Kacey Musgraves and Ruston Kelly are both on tour -- separately.
ET's Cassie DiLaura spoke with Musgraves on the red carpet at the 2018 CMA Awards in Nashville, Tennessee, on Wednesday, where she revealed that their busy schedules mean she's only seen Kelly a handful of times in the last few months.
"I have seen my husband two times within two months, basically," Musgraves said, before noting "it's all good." "We will get a chance to slow down [around the holidays]. I'll get to see my family and just hang and wear sweats and no makeup, and that's what I like doing."
Though they might not get much time together, the 30-year-old singer assures fans that she and Kelly couldn't be stronger.
"I mean, the whole record is about him," she said of "Golden Hour," which is nominated for Album of the Year at the CMA Awards. "He inspired this entire album and the second that I met him, my world just opened up, and I feel like I bloomed in a lot of ways. I kind of had this metamorphosis of self, and I thank him a lot for that, and I look up to him a lot as a creator too. He's got a brilliant record ['Dying Star'] that just came out."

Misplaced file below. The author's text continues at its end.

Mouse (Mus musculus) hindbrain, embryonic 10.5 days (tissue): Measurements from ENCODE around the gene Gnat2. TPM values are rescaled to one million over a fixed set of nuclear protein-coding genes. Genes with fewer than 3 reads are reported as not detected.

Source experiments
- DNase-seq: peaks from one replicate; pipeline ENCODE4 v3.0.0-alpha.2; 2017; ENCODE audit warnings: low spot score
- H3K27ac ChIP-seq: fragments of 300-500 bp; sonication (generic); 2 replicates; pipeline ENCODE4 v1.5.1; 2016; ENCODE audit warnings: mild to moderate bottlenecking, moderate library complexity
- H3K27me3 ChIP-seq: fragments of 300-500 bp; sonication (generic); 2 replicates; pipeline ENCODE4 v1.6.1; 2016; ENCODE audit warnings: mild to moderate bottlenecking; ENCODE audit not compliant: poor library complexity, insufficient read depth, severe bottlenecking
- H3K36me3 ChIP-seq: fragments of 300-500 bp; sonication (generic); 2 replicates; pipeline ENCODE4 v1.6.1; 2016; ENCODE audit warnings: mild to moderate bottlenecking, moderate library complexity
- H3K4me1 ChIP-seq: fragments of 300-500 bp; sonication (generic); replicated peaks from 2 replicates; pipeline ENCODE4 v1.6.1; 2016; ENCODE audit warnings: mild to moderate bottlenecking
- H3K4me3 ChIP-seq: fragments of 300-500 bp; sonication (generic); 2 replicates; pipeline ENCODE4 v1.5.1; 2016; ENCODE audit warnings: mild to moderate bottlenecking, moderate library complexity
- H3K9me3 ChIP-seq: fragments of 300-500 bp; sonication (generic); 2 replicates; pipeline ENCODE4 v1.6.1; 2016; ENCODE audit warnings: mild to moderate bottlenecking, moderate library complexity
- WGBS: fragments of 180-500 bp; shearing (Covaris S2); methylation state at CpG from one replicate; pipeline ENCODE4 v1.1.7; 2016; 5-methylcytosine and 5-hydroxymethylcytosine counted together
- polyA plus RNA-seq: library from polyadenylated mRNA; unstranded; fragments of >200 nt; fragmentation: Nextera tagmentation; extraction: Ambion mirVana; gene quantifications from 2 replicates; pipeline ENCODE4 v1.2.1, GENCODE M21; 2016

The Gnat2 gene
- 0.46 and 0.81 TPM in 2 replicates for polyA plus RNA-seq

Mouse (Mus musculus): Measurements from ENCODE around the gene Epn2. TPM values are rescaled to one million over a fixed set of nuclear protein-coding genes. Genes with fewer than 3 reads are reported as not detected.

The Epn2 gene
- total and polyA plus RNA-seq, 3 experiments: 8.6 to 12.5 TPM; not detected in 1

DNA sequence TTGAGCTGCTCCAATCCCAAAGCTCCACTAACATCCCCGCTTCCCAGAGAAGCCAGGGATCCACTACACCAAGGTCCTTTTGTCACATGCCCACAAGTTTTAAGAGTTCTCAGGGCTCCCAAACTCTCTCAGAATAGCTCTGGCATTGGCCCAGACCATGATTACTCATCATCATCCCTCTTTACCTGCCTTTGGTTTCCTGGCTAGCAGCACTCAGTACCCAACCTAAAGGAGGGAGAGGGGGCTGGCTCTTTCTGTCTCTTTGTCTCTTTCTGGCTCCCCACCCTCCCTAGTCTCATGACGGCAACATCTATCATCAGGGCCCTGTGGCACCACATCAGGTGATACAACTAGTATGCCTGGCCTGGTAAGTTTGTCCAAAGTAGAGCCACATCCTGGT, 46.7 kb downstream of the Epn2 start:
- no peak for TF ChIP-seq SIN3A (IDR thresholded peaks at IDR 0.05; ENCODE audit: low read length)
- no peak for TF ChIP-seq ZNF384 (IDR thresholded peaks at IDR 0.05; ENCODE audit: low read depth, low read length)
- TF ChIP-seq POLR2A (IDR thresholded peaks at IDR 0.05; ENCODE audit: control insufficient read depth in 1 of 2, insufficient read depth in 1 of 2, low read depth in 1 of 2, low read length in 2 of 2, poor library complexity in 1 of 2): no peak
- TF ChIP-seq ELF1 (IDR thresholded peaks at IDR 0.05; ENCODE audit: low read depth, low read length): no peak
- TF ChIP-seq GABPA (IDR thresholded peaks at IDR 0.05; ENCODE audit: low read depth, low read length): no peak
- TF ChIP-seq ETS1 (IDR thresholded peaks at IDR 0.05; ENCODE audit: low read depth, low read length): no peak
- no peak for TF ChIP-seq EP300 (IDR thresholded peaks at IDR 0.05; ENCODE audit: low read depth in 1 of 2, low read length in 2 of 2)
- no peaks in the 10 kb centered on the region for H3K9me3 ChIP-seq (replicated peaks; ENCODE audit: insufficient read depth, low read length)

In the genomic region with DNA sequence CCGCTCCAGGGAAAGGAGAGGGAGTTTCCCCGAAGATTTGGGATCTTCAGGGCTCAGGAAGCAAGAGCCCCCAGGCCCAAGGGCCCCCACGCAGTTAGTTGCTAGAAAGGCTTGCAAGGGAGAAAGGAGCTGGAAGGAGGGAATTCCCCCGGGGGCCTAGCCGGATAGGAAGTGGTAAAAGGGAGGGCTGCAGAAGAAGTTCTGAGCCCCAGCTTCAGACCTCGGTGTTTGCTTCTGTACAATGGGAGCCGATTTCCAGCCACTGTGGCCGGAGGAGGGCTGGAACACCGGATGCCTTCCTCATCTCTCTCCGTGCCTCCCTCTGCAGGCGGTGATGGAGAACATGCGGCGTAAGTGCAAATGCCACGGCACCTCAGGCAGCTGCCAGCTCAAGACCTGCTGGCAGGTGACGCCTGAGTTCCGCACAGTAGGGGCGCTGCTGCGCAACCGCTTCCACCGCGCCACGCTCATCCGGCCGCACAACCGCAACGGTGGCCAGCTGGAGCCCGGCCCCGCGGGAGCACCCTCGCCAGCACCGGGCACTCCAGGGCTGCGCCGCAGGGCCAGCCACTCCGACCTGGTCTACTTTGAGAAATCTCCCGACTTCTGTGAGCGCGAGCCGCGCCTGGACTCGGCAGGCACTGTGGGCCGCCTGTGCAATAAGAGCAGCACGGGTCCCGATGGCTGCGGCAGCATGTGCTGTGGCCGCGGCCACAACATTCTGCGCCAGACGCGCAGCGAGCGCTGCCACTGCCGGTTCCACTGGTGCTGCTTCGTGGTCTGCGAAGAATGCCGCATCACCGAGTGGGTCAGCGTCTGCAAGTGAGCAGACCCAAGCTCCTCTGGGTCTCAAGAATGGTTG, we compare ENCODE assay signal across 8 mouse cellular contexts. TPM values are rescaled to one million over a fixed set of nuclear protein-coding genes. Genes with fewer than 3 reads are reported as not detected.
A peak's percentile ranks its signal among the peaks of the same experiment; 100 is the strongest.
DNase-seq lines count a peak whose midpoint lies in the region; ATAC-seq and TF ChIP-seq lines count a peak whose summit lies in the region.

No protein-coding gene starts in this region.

Musgraves, who nicknamed her Versace outfit on Wednesday "Yee-sace" in tribute to her country roots, said next for her and Kelly is hopefully kids, as they've just finished building a house in Nashville.
"Maybe not anytime soon, but definitely though. I'm really into it, and we really do want to take that step at some point," Musgraves said. "He wants to tour and do his thing and get his album out. You know, I want to make another record, and I don't know, we'll see."
"Time's ticking I guess, so they say," she joked. "I don't know if that's real."
For now, the singer is focusing on her music. "First and foremost, I make the music because it makes me feel good. That's something I want to say, and anyone or anything on top of that, liking it or whatever, it's seriously, icing on the cake," she insisted.
"I had one foot in my country roots on this record, but I also had a foot in the future, playing with new sounds and working with new people, and taking creative risks can be daunting knowing that some people who were there for you back in the day may not like it now. But that's what music is about," she expressed. "So to have country music still appreciate it is important to me, because I love country music so much."